CCl4 is transparent in the visible as well as in the infrared and has a high nonlinear refractive index of n2 = 15 · 10−20 m2/W , six times that of fused silica. The underlying process for this high Kerr-nonlinearity is the molecular reorientation [45, 46], which takes place within several hundreds of femtoseconds, in contrast to the almost instantaneous nonlinearity of fused silica [47, 48]. Single strands filled with slowly responding liquids can also give rise to new propagation effects, such as the existence of so-called linearons .
By using toluene with a higher nonlinear refractive index of n2 = 170 · 10−20 m2/W  the nonlinearity of our device could be increased even further. In Fig. 4(c) we show the spectrum of an ordinary PCF with a glass core. The potential of our UNOF fiber is demonstrated in comparison by replacing the core medium with CCl4, which enhances the spectral broadening substantially.
The dispersion properties of the UNOF device can be simulated by solving its eigenvalue equation , and the effective refractive index of the photonic structure is calculated numerically by using . The propagation constant β combined with the nonlinearity γ and response function R(T) as a function of time allows us to simulate the system by numerically solving the generalized nonlinear Schrödinger equation (GNLSE) [40, 46]:47] which is proportional to the nonlinear refractive index n2. For our case shown in Fig. 4(b) γ is about 370W−1km−1.
R(T) describes the delayed response function of the medium  which for the liquid is mainly given by the molecular reorientation. The vibrational molecular Raman response and the electronic contribution are also included. Figure 4(b) demonstrates the excellent agreement of measurement and simulation, which reproduces correctly the main features of the spectrum. The mismatch of the wavelength of the non-solitonic radiation arises from the uncertainty of the given refractive index of CCl4  and of the effective index calculated by .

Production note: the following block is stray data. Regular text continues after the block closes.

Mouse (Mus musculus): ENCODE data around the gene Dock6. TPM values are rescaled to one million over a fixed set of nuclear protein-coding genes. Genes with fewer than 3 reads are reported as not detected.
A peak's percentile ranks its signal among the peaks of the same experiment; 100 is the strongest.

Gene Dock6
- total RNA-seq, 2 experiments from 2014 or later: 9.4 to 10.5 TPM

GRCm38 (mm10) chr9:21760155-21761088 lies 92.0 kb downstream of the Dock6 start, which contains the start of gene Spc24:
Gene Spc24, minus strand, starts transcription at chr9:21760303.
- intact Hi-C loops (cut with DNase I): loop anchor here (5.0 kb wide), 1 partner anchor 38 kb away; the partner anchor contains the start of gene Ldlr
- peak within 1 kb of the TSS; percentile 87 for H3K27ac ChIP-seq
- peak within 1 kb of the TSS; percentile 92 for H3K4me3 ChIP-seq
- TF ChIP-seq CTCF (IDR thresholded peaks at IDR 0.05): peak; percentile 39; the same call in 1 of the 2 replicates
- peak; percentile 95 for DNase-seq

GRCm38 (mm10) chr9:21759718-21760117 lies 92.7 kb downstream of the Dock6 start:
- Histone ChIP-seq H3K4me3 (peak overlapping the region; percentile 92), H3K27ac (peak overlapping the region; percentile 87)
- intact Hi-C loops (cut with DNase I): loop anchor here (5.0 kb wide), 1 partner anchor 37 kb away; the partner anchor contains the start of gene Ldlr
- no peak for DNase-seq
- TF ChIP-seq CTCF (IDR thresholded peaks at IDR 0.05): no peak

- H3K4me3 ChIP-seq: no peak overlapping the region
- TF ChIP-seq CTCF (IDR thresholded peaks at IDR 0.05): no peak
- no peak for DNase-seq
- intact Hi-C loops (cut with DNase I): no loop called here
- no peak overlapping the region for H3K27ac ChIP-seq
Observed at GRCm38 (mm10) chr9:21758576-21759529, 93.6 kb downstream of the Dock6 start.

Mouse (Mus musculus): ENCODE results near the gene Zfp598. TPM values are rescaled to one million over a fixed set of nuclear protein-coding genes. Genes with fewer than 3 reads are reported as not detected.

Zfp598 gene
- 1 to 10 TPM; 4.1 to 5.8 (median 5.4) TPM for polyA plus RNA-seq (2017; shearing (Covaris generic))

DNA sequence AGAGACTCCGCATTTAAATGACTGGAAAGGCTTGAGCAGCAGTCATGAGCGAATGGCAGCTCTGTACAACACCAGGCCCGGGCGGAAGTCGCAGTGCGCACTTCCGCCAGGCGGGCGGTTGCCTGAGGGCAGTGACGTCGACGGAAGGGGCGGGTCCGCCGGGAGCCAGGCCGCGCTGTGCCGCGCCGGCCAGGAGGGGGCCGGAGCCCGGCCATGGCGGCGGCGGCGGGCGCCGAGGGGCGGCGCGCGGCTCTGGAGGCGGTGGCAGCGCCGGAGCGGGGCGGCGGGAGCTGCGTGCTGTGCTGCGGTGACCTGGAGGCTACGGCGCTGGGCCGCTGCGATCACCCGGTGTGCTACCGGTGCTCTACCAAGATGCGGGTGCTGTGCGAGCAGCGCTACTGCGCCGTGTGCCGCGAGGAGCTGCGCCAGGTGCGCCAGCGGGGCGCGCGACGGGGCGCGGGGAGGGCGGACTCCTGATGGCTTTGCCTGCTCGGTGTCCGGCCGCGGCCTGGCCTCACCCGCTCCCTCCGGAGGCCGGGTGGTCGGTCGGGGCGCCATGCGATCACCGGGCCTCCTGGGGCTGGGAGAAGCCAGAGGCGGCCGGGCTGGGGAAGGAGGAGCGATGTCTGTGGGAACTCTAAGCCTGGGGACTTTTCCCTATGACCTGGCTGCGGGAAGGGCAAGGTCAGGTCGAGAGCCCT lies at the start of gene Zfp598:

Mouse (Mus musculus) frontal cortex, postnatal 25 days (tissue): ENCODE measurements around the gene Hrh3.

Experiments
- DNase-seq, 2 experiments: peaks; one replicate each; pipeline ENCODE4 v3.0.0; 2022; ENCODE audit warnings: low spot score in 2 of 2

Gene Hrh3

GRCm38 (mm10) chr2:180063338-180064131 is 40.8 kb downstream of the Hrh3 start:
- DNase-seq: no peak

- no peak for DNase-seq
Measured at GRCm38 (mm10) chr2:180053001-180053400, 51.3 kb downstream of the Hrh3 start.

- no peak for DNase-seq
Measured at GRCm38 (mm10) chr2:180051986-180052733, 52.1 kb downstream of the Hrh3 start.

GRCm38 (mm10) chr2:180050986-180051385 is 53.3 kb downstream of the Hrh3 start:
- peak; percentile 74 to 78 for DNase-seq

In conclusion, we have presented the novel fabrication method and the application of a new versatile optofluidic device with a high ultrafast nonlinearity. We have shown that the selective closing with direct laser writing and selective filling of a PCF opens a new field with complete control of the linear and nonlinear optical properties. Our approach can be extended to selectively closed PCF filled with different media such as metals, semiconductors, gasses, gain media, liquid crystals, etc. Our concept is as well applicable to photonic crystals and other photonic structures.
As examples for the versatility of our ultrafast nonlinear optofluidic devices we have demonstrated propagation in a complex shaped liquid waveguide array in a toluene filled LMA-8 fiber with a high inter-waveguide coupling, as well as nonlinear propagation in a single strand structure. We were able to manage the dispersion to demonstrate ultrafast soliton formation and fission, resulting in a 600nm wide spectral broadening with low peak powers enabled by the remarkable high nonlinearity of the liquids.
Our UNOF device allows to tailor the dispersion, spatial coupling, and spatial arrangement of a waveguide array, as well as the optical nonlinearity in a two dimensional discrete system. Such ultrafast nonlinear optofluidic devices might be at heart of future terabit photonic networks for example for novel switching, multiplexing, or mixing devices. In future our device should provide us the possibility to observe ultrafast nonlinear spatio-temporal solitons (optical bullets) in a discrete two dimensional waveguide system due to the complete control of the optical properties.